The Simple Test To Check If Poached Eggs Are Done

Poached eggs seem simple enough to make. After all, they require little more than cracked eggs, boiling water, and the addition of some vinegar. However, that convenience comes at a cost. You want your yolks to be slightly runny — perfect for scooping onto toast — but your whites to be well-cooked. Because your eggs are cooked in a pot — and the yolks within them — it can be tricky to detect when, exactly, those eggs are ready.

There's an easy trick to help home cooks gauge when a poached egg is ready for your plate. All you have to do is remove the poached egg from the boiling water with a spoon and give it a feel. Touching the egg with your finger will clue you into its consistency and show you just how much longer it needs. The poke test will likewise let you know whether it's had too long in the pot. It's difficult to detect the doneness of a poached egg with just your eyes, so you'll want to employ your other senses to know for certain. As for what, exactly, you should be feeling for? This is a trick that relies on texture.

Feel your egg for the proper firmness

There is more than one way to poach an egg, but there's one key textural clue for knowing when that egg is ready. You're looking to strike the balance between a cooked white and a looser, runnier yolk. So, once you've pulled your poached egg from the pot, feel it for the right balance of softness. If the egg feels too wiggly and wispy, it's likely undercooked, and you'll want to give it more time to harden. If the egg doesn't move quite as much and the white feels firm, then your egg is done. With this trick you'll also be able to tell when you're overcooked your egg. If the yolk feels too hard, for instance, you've poached it past the point of a runny center.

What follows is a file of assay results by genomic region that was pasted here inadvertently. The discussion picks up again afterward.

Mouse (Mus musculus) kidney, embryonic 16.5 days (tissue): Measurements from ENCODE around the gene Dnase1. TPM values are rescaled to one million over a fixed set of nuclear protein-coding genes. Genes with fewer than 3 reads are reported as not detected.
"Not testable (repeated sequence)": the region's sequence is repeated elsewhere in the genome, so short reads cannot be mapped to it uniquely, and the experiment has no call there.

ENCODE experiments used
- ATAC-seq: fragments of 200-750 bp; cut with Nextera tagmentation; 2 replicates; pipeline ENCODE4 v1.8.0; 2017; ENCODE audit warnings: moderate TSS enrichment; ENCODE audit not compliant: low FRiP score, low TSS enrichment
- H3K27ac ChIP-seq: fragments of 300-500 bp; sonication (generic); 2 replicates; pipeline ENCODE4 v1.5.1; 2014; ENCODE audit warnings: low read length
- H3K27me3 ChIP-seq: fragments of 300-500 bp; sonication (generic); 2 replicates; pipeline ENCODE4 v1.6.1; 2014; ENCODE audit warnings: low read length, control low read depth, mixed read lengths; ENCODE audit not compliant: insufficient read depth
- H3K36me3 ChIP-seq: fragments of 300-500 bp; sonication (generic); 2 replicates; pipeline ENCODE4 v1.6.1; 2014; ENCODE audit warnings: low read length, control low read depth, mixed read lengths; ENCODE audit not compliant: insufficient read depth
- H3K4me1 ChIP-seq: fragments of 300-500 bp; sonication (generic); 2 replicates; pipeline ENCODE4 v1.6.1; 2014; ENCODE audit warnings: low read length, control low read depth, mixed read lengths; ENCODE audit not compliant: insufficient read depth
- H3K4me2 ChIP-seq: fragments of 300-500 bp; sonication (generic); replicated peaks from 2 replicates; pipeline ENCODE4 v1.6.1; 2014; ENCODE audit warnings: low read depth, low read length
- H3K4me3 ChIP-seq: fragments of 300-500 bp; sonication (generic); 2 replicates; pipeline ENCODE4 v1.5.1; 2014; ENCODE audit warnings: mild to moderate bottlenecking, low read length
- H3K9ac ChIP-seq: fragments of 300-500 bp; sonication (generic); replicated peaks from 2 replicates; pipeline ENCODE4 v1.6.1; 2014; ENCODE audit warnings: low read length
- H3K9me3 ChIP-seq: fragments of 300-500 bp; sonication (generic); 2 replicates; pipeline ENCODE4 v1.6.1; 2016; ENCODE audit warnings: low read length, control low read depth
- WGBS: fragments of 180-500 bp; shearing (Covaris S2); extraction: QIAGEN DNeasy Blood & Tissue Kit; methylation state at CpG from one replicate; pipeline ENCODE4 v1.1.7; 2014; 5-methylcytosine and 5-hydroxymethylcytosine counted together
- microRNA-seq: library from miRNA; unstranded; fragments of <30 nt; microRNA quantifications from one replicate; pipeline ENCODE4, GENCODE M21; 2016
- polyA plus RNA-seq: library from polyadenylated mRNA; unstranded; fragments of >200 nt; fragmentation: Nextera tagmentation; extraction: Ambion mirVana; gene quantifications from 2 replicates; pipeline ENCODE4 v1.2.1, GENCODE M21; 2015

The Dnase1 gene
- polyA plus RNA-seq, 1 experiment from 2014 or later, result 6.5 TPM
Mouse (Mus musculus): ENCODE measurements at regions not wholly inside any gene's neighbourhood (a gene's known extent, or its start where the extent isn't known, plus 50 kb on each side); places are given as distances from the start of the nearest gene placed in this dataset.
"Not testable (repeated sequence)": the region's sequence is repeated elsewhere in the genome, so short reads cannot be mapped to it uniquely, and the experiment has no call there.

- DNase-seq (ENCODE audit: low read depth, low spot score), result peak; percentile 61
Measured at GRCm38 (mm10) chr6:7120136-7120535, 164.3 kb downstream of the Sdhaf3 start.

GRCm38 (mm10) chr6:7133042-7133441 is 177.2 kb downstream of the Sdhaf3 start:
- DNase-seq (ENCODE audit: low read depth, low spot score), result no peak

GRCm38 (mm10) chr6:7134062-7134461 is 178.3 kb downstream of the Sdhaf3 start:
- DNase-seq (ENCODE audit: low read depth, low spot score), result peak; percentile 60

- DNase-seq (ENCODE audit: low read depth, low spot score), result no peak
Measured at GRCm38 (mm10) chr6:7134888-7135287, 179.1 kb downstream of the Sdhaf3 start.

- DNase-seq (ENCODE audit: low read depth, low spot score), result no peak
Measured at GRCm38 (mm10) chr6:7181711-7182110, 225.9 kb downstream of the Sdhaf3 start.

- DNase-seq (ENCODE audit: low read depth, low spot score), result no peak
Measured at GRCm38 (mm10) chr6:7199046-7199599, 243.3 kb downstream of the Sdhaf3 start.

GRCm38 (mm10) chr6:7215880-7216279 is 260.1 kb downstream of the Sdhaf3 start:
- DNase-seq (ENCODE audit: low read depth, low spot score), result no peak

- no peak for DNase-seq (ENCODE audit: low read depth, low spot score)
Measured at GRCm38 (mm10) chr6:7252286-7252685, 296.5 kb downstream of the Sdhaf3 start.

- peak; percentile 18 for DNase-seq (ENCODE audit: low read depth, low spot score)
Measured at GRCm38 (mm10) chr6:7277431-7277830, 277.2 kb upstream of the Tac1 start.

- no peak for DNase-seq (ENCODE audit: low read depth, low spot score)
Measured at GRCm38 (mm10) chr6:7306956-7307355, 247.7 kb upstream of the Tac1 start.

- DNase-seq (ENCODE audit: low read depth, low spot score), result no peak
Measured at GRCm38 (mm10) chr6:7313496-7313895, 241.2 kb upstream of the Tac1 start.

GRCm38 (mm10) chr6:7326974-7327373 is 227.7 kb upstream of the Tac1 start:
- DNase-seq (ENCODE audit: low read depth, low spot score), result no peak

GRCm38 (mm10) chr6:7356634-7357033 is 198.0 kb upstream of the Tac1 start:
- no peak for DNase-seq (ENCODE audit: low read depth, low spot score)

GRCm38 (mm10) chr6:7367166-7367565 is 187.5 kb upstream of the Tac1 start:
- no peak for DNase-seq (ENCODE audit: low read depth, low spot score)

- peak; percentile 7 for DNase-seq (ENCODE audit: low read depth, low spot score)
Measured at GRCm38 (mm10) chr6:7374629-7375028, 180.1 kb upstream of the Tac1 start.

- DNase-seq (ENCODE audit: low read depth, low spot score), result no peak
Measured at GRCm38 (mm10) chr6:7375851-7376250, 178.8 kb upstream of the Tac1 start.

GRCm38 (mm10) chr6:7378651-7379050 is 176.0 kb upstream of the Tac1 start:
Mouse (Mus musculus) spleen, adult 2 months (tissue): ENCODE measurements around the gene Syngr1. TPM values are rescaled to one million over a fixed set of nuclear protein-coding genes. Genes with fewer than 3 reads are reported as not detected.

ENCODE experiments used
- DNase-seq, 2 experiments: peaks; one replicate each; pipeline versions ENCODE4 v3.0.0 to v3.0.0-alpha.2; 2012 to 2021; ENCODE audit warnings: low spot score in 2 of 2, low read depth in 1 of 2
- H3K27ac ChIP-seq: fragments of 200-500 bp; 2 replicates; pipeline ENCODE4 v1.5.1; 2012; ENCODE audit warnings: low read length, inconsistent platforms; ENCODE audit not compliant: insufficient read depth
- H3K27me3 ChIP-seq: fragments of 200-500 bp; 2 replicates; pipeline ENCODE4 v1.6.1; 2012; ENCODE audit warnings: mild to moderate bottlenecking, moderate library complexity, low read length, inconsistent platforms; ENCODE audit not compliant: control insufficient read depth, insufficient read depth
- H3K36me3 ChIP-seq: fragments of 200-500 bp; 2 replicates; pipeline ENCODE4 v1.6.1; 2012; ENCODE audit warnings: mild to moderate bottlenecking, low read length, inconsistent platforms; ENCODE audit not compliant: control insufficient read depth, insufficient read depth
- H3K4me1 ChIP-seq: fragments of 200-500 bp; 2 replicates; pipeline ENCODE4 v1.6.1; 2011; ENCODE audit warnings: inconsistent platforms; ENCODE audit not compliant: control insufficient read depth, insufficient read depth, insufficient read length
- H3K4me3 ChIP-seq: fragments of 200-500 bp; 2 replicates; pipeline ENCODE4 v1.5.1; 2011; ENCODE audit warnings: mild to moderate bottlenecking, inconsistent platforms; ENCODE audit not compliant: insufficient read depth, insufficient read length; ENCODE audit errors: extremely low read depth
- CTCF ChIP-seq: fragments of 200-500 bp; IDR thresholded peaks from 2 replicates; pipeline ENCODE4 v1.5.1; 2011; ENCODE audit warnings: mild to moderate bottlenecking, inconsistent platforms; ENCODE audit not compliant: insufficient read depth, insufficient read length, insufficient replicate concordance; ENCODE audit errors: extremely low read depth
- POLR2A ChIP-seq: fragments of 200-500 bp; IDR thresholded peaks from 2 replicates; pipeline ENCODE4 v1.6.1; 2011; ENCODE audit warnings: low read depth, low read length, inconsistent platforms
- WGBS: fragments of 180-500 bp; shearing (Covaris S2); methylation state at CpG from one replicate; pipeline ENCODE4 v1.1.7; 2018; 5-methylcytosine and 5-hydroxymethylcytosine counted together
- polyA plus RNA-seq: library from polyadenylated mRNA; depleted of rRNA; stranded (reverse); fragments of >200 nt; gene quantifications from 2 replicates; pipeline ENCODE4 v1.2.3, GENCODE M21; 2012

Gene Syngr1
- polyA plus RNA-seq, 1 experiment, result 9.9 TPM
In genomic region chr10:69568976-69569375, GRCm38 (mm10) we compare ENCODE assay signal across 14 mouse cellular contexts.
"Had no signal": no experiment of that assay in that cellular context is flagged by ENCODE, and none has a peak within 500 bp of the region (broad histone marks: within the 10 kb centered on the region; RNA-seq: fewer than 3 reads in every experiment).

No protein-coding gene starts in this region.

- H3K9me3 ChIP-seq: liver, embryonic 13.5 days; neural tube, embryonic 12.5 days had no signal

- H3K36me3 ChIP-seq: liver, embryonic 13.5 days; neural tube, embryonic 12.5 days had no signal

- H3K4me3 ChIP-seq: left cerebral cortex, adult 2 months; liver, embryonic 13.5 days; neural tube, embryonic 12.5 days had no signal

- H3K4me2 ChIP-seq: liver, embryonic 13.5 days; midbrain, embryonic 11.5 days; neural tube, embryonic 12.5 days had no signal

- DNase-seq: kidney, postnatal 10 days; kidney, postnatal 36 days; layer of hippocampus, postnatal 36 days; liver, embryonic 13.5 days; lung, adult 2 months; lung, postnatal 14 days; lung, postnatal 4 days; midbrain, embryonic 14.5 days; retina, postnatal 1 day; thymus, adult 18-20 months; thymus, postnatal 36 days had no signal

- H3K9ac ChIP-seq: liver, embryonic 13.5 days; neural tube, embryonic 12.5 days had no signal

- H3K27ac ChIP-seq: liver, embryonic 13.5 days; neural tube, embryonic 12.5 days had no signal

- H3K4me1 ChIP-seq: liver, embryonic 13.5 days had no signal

Of course, if you'd rather not use your hands, you can instead try tapping your poached egg with a teaspoon. Regardless of what you use to poke the egg, you should be able to feel its consistency. Granted, this trick isn't an exact science, but something you'll have to feel for yourself. With enough practice — and enough eggs — your intuition should be able to guide you. You'll be a poaching pro in no time.